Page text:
The phenomenal success of their campaign, at least as judged by the number of viewers, hinges not on the quality of their ideas and not on the feasibility or sensibility of their proposed solutions, as many experts will attest, but rather on their access to the platforms that get out the word. They are well equipped to execute their campaign  – trained in film production, with a snazzy website and killer social media strategy, they have the all tools to dominate the marketplace for ideas.

Is this not unfair? Wrong? Even dangerous?

If the simplistic, emotive, and well-marketed ideas are the ones that make it to the global stage, should this not give us pause? Some argue that it is the very ideas that play to our underlying prejudices and the stereotypes that we find most moving (i.e. the west must “save” Africa), amplifying rather than dispelling our biases. They argue that the vast and diverse sources of news and information allow us to further distance ourselves from ideas we don’t like and fixate instead on those that support to our prior beliefs.

To the extent that government policy is driven by the masses, whether they take to the streets or to their Twitter accounts, should we be concerned about the quality of ideas that eventually make it to the mainstream? What happens when these ideas are the products of sleek marketing rather than of cool-headed and careful deliberation? These are all important questions.

The process that brings ideas to the center stage of public debate is not fair and does not give everyone equal say. Nor has it ever. But the good news is that the very technologies that have allowed IC to kick-start the conversation on the LRA have also allowed competing voices to fight back and provide an alternative view. In fact, in a departure from days past, social media may differ from the platforms of old in that it cannot easily be controlled to produce dangerous hysteria. You cannot stifle dissenting opinion for long in this day and age of hashtags and viral videos.

Perhaps IC has not hijacked the conversation after all.

Youtube, Twitter, Facebook, blogs, and other online media have allowed critics to respond to the IC campaign in real time. No sooner had the IC video come out than online posts pointing out its many flaws began to pepper the blogosphere. Within hours, IC had posted a response on their website, and the debate raged on. Journalists and ordinary citizens used online platforms to share their responses and concerns, and millions of people watched and listened. This is remarkable. The platforms that allow the dissemination of ideas are increasingly open for business. The marketplace for ideas, however flawed, is expanding.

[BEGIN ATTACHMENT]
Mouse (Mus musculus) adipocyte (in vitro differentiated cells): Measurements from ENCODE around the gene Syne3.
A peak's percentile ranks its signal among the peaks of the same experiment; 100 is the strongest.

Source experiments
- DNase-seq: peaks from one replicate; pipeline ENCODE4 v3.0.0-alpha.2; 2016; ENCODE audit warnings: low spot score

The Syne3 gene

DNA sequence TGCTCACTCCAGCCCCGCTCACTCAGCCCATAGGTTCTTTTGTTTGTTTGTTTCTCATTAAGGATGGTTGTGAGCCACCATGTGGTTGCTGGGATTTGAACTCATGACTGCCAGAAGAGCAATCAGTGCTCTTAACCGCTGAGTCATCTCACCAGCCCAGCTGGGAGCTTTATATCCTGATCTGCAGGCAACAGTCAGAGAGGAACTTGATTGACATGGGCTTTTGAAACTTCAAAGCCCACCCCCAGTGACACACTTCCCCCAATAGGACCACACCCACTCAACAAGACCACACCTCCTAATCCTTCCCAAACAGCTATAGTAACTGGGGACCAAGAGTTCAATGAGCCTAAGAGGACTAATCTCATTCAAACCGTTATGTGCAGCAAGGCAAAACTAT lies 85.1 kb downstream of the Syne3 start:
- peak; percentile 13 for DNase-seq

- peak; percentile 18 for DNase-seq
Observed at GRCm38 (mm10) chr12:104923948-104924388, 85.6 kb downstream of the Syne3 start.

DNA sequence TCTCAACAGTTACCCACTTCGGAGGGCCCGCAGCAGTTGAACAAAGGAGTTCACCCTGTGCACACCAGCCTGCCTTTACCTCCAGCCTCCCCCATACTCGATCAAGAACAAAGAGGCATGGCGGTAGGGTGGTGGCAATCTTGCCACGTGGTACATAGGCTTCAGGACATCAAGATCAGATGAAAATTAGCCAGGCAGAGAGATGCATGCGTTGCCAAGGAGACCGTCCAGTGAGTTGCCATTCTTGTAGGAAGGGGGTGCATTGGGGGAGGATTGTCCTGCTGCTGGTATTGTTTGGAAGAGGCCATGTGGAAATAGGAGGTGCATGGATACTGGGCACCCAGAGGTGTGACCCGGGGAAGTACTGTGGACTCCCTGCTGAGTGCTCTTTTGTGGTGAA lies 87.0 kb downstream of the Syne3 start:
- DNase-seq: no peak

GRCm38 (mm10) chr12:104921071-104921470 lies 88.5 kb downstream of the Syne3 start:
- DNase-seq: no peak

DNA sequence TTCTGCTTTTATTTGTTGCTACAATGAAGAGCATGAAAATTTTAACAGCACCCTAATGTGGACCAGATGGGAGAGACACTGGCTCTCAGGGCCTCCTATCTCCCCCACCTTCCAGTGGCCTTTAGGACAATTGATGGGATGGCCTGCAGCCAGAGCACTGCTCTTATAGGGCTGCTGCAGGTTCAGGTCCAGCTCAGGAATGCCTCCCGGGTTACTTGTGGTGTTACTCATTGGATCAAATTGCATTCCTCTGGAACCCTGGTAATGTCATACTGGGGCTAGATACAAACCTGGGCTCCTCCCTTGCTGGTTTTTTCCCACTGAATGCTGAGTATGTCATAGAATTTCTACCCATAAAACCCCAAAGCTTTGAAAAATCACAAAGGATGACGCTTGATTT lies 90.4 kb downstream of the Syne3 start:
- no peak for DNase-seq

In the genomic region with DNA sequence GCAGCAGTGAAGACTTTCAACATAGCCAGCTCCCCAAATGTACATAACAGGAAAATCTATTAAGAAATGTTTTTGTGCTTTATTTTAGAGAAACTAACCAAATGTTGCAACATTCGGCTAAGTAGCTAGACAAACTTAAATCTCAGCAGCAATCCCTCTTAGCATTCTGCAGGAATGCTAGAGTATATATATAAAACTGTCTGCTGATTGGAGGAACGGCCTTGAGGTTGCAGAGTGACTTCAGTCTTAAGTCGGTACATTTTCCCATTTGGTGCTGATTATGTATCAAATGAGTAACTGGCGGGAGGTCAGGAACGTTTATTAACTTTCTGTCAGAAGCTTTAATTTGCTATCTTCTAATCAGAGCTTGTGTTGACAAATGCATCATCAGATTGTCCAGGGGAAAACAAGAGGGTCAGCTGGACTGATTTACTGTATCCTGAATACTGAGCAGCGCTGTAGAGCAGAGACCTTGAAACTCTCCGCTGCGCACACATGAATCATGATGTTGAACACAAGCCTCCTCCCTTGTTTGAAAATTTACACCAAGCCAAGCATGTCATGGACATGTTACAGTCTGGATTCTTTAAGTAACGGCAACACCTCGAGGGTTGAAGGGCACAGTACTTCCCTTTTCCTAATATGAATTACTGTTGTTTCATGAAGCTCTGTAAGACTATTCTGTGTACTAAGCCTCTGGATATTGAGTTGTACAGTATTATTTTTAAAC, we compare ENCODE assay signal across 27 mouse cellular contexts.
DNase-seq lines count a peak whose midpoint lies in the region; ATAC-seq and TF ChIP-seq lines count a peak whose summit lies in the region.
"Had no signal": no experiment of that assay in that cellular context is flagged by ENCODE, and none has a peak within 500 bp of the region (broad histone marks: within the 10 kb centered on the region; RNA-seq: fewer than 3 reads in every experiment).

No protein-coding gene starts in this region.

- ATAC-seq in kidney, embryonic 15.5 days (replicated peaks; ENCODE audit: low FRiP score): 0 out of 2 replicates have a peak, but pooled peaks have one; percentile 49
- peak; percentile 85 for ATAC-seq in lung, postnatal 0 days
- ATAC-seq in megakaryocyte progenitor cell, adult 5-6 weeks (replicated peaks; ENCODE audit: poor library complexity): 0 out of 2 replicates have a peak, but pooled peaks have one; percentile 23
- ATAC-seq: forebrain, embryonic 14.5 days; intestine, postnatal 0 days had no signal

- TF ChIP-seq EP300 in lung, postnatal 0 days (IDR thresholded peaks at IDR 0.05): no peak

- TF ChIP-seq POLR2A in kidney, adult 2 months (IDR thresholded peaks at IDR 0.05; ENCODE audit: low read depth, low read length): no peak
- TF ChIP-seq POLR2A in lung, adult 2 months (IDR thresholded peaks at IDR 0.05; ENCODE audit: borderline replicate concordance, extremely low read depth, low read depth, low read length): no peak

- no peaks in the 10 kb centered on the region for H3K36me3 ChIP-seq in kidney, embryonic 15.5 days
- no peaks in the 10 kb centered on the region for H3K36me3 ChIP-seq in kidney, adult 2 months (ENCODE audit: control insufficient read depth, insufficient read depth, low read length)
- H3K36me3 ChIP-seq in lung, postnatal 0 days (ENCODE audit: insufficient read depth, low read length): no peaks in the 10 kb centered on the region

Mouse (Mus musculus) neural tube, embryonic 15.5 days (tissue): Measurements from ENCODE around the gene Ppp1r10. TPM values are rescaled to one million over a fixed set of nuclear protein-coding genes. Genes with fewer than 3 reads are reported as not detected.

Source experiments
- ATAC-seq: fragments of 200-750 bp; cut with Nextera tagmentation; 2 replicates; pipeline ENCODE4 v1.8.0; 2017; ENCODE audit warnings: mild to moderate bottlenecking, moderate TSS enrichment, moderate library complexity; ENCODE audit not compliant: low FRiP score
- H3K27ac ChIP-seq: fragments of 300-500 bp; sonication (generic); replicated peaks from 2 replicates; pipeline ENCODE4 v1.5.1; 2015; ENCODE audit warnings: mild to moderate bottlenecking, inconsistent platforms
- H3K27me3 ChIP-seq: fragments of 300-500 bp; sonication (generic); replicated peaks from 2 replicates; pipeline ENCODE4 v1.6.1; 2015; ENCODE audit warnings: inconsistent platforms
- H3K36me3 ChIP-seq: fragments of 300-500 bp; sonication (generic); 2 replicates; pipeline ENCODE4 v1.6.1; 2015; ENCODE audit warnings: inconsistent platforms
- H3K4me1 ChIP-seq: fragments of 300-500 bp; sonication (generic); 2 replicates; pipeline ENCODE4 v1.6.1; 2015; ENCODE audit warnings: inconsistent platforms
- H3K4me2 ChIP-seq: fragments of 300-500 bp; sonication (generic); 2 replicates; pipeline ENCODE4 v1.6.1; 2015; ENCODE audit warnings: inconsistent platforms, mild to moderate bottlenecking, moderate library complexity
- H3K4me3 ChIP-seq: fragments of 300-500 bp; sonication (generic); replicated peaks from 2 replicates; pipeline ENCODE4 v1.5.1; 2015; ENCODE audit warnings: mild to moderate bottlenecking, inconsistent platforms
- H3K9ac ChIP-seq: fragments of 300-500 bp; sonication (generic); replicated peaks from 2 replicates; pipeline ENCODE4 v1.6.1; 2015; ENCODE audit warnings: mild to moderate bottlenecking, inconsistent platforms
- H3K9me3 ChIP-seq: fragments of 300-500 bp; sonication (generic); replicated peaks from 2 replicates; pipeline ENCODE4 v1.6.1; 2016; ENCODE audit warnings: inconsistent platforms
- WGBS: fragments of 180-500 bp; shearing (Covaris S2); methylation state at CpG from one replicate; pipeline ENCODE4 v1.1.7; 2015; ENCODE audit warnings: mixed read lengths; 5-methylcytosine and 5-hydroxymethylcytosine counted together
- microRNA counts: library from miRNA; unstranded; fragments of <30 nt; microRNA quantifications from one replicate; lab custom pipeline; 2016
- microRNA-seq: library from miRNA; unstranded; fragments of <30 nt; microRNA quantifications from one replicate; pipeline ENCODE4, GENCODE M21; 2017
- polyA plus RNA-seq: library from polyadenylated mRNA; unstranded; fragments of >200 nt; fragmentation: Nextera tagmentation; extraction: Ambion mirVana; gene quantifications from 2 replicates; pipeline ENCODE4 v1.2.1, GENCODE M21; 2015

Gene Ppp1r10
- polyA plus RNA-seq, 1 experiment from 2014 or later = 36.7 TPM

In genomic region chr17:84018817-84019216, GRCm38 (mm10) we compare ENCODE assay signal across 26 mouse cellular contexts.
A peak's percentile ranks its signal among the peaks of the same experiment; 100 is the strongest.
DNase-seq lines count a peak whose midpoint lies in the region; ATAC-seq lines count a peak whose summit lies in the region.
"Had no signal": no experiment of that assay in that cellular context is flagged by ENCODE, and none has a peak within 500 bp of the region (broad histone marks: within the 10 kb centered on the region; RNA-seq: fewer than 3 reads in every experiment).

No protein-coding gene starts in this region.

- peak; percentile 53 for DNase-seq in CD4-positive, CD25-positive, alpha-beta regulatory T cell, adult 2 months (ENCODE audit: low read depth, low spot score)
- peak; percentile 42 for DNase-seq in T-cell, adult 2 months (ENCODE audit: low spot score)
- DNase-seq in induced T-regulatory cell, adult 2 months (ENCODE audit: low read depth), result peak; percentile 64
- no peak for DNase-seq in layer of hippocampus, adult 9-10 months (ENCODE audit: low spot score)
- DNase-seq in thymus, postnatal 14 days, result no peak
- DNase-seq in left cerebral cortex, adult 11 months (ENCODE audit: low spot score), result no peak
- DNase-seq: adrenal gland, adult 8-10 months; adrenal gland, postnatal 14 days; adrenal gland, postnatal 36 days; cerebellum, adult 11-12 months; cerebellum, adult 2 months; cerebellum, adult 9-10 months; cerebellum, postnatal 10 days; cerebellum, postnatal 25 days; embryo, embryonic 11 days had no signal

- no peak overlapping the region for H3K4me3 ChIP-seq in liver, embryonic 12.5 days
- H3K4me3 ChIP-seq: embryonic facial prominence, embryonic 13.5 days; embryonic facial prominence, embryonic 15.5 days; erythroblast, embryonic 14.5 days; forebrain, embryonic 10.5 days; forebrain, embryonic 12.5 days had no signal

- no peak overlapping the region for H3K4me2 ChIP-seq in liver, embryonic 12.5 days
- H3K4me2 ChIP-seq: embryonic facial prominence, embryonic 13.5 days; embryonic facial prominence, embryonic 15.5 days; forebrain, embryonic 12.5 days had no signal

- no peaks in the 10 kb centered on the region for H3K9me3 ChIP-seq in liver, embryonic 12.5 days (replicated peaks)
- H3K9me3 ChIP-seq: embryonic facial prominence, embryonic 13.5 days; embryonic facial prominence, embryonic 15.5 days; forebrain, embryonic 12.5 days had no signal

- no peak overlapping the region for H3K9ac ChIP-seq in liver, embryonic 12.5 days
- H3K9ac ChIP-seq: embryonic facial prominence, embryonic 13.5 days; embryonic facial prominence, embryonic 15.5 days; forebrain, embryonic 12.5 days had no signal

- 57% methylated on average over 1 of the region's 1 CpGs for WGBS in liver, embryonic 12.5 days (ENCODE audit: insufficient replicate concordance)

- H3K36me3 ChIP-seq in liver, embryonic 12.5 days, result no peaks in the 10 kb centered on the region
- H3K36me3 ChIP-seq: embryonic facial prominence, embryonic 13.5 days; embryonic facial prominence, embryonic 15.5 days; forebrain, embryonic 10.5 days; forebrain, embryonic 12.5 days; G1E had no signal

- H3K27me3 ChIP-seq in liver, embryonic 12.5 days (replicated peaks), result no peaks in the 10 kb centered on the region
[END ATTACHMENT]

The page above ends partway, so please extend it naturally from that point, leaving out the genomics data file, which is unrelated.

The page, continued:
Don’t get me wrong. There is a long way to go. The fact that most people living in northern Uganda, even capital cities like Kampala, Kigali, and Kinshasa, were not even aware of the video (not that they missed much) only highlights the disparity in global connectivity, and as such, inequality in access to arenas where their voices can be projected loudly and widely. Those who set the agenda and those who have the first say in the debate are often still the most powerful not because of the quality of their ideas but because they know how to market them. The increase in information of all kinds means that people can seek out that which will confirm their biases and prejudices. But access to the microphone stretches farther than it ever has before. And this is good news. The question is what will we do with it?

thoughts on the U.S. troop deployment in Uganda

I am gathering here some opinions regarding Obama’s announcement that 100 U.S. troops will be/have been sent to Uganda to help fight the Lord’s Resistance Army, a rebel group who have been operating for the past several years in the Democratic Republic of Congo, the Central African Republic, and South Sudan and in northern Uganda before that. There seems to be a dearth of good analysis on this topic (I realize the news just came out yesterday), but I will try to add more as they become available/are brought to my attention. Anyone have any additions?

US deploys special forces in Uganda, but why? Angelo Izama

Obama’s troops in Central Africa to fight LRA; will they deliver? Rosebell Kagumire

Did Obama make the right call on Kony? James Lindsay